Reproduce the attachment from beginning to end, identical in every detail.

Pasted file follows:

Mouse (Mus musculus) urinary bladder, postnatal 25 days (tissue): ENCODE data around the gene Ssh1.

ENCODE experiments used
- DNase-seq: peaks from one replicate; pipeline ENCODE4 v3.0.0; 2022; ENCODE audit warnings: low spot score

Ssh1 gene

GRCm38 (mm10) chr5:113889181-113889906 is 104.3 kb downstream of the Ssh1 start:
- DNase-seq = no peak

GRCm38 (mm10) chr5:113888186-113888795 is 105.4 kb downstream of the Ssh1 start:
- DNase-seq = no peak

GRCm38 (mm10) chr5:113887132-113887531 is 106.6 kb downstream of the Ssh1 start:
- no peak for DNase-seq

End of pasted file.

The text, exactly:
Mouse (Mus musculus) urinary bladder, postnatal 25 days (tissue): ENCODE data around the gene Ssh1.

ENCODE experiments used
- DNase-seq: peaks from one replicate; pipeline ENCODE4 v3.0.0; 2022; ENCODE audit warnings: low spot score

Ssh1 gene

GRCm38 (mm10) chr5:113889181-113889906 is 104.3 kb downstream of the Ssh1 start:
- DNase-seq = no peak

GRCm38 (mm10) chr5:113888186-113888795 is 105.4 kb downstream of the Ssh1 start:
- DNase-seq = no peak

GRCm38 (mm10) chr5:113887132-113887531 is 106.6 kb downstream of the Ssh1 start:
- no peak for DNase-seq